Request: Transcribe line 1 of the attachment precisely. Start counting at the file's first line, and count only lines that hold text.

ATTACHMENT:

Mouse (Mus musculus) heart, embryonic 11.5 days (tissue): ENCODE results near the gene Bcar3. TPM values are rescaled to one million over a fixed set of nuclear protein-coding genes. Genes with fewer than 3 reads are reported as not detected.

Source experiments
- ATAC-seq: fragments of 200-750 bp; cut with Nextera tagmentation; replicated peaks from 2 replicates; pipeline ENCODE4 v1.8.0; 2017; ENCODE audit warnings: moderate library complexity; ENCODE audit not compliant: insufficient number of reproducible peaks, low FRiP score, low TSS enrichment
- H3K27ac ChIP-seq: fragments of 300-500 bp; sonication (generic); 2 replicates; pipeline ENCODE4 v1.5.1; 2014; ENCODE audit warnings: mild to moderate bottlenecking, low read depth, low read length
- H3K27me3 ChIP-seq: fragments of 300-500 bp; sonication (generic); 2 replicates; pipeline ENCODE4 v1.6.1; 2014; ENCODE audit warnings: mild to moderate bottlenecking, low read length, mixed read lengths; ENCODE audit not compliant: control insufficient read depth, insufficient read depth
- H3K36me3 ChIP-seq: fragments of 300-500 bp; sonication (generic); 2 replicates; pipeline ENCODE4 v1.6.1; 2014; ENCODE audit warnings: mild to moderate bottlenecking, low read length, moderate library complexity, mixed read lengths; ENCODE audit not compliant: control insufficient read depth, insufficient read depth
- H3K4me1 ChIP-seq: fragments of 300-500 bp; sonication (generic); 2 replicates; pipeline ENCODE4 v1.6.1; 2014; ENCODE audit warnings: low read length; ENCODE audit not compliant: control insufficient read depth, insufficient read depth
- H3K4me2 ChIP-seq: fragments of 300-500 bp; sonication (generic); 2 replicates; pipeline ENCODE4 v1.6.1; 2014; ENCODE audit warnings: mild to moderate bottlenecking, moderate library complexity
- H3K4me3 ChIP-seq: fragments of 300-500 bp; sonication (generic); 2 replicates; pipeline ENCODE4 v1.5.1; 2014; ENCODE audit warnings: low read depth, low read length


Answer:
Mouse (Mus musculus) heart, embryonic 11.5 days (tissue): ENCODE results near the gene Bcar3. TPM values are rescaled to one million over a fixed set of nuclear protein-coding genes. Genes with fewer than 3 reads are reported as not detected.